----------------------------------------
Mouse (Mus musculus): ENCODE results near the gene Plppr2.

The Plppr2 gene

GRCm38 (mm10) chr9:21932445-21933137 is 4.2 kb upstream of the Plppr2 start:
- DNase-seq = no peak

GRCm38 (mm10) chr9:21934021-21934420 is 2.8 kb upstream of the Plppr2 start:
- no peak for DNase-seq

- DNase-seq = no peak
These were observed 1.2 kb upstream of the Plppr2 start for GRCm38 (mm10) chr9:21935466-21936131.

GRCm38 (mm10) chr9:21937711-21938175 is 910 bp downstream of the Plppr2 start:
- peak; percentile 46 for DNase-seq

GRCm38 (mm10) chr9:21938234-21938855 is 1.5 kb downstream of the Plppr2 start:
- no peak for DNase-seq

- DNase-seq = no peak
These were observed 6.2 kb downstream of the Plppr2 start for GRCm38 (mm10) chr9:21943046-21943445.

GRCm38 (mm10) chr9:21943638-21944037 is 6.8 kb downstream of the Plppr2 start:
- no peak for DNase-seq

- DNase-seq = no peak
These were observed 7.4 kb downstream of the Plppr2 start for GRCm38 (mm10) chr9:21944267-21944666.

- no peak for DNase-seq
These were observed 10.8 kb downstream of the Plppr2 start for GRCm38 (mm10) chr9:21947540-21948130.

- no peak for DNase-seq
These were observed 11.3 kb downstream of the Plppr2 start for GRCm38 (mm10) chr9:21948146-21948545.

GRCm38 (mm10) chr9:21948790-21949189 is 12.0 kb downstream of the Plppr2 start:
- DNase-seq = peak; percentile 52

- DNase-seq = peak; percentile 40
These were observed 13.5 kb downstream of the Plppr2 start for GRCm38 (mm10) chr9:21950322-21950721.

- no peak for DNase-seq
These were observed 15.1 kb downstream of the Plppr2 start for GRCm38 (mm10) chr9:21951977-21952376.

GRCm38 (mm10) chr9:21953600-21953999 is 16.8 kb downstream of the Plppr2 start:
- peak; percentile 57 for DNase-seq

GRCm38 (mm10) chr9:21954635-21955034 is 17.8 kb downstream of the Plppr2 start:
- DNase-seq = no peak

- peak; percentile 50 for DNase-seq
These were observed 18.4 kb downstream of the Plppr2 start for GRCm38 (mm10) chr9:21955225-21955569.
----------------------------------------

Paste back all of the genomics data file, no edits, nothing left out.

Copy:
Mouse (Mus musculus): ENCODE results near the gene Plppr2.

The Plppr2 gene

GRCm38 (mm10) chr9:21932445-21933137 is 4.2 kb upstream of the Plppr2 start:
- DNase-seq = no peak

GRCm38 (mm10) chr9:21934021-21934420 is 2.8 kb upstream of the Plppr2 start:
- no peak for DNase-seq

- DNase-seq = no peak
These were observed 1.2 kb upstream of the Plppr2 start for GRCm38 (mm10) chr9:21935466-21936131.

GRCm38 (mm10) chr9:21937711-21938175 is 910 bp downstream of the Plppr2 start:
- peak; percentile 46 for DNase-seq

GRCm38 (mm10) chr9:21938234-21938855 is 1.5 kb downstream of the Plppr2 start:
- no peak for DNase-seq

- DNase-seq = no peak
These were observed 6.2 kb downstream of the Plppr2 start for GRCm38 (mm10) chr9:21943046-21943445.

GRCm38 (mm10) chr9:21943638-21944037 is 6.8 kb downstream of the Plppr2 start:
- no peak for DNase-seq

- DNase-seq = no peak
These were observed 7.4 kb downstream of the Plppr2 start for GRCm38 (mm10) chr9:21944267-21944666.

- no peak for DNase-seq
These were observed 10.8 kb downstream of the Plppr2 start for GRCm38 (mm10) chr9:21947540-21948130.

- no peak for DNase-seq
These were observed 11.3 kb downstream of the Plppr2 start for GRCm38 (mm10) chr9:21948146-21948545.

GRCm38 (mm10) chr9:21948790-21949189 is 12.0 kb downstream of the Plppr2 start:
- DNase-seq = peak; percentile 52

- DNase-seq = peak; percentile 40
These were observed 13.5 kb downstream of the Plppr2 start for GRCm38 (mm10) chr9:21950322-21950721.

- no peak for DNase-seq
These were observed 15.1 kb downstream of the Plppr2 start for GRCm38 (mm10) chr9:21951977-21952376.

GRCm38 (mm10) chr9:21953600-21953999 is 16.8 kb downstream of the Plppr2 start:
- peak; percentile 57 for DNase-seq

GRCm38 (mm10) chr9:21954635-21955034 is 17.8 kb downstream of the Plppr2 start:
- DNase-seq = no peak

- peak; percentile 50 for DNase-seq
These were observed 18.4 kb downstream of the Plppr2 start for GRCm38 (mm10) chr9:21955225-21955569.